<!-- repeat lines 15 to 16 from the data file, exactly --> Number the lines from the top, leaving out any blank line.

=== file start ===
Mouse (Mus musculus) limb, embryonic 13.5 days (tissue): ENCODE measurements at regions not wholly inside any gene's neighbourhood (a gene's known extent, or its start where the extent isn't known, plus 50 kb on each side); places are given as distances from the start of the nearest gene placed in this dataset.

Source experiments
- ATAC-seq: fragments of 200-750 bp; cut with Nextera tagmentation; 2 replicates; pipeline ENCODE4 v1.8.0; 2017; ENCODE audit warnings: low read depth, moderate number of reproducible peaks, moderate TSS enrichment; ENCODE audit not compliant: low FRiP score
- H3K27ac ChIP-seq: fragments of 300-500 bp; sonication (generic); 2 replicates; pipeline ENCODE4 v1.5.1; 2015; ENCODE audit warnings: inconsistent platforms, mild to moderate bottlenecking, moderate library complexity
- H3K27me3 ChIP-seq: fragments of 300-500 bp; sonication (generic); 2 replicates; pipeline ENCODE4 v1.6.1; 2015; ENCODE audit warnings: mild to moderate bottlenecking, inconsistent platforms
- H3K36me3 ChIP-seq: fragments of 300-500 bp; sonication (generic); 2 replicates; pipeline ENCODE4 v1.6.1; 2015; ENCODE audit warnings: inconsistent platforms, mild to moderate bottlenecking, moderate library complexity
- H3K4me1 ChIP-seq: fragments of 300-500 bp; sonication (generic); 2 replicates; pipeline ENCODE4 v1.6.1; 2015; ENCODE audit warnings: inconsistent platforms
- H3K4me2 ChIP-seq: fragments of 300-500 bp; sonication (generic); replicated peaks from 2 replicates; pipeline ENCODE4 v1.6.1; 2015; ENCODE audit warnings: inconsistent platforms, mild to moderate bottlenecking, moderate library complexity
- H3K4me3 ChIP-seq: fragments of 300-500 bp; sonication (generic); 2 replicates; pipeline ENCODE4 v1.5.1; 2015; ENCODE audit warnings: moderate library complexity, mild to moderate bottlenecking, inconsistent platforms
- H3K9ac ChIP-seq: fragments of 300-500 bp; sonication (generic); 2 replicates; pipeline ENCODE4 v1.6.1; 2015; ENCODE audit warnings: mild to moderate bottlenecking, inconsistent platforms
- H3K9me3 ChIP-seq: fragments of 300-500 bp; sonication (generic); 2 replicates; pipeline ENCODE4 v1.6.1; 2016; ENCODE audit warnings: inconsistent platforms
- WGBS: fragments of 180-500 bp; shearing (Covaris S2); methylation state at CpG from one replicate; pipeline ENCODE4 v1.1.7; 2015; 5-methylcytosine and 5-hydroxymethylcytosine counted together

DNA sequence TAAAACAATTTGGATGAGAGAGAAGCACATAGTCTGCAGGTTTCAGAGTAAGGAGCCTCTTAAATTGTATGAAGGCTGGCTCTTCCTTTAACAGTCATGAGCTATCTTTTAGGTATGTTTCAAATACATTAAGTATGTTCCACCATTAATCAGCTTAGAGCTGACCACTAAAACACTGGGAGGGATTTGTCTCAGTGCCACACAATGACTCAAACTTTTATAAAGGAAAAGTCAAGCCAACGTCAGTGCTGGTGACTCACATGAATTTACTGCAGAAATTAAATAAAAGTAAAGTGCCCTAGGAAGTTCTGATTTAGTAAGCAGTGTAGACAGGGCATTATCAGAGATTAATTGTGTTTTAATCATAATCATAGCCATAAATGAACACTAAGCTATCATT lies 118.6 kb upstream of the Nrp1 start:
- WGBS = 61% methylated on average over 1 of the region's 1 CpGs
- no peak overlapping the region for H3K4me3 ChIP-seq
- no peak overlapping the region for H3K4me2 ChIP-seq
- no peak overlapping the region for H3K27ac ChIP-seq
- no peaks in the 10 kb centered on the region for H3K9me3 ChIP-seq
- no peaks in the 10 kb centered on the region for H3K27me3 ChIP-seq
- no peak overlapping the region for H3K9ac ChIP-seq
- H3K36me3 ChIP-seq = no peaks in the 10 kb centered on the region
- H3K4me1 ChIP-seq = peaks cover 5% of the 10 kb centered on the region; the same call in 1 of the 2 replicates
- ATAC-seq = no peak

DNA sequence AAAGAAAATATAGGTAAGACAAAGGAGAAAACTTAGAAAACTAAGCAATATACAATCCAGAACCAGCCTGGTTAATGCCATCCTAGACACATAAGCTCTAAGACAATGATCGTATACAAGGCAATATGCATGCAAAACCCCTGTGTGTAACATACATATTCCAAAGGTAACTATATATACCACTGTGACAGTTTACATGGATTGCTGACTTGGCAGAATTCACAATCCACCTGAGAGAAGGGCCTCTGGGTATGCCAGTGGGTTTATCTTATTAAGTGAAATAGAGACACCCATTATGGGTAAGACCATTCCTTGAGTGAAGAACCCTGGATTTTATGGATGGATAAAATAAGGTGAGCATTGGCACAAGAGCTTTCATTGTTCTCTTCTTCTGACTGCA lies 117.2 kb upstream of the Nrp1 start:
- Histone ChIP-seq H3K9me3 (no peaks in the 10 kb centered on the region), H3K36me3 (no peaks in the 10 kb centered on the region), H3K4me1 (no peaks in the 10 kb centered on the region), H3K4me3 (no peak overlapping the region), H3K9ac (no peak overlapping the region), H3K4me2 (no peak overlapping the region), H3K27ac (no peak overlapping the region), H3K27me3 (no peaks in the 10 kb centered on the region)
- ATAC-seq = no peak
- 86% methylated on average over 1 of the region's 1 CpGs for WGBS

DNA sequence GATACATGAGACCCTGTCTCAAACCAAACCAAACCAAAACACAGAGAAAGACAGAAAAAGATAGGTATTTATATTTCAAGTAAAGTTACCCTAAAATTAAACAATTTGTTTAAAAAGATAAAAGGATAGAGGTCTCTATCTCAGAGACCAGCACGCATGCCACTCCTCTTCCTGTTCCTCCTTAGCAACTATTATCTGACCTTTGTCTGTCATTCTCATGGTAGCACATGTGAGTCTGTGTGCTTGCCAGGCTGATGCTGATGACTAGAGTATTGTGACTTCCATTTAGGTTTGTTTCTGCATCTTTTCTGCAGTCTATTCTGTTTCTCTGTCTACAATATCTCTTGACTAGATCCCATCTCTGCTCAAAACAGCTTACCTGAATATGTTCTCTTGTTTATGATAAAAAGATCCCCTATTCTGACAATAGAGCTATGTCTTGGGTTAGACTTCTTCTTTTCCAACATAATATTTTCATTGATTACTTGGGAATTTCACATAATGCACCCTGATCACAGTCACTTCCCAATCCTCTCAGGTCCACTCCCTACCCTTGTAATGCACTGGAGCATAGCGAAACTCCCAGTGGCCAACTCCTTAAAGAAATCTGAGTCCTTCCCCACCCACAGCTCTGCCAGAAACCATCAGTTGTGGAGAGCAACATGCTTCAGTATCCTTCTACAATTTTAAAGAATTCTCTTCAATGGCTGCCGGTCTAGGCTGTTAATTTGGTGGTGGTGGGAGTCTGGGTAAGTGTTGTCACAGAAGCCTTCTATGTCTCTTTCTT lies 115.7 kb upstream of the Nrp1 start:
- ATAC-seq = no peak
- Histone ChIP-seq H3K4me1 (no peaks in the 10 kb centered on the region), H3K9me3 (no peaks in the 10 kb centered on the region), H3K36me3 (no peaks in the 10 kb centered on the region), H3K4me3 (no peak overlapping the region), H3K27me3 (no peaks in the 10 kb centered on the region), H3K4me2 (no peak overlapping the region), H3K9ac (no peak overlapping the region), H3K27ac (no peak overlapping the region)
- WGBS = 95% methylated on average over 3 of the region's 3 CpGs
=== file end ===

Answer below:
- no peak overlapping the region for H3K4me3 ChIP-seq
- no peak overlapping the region for H3K4me2 ChIP-seq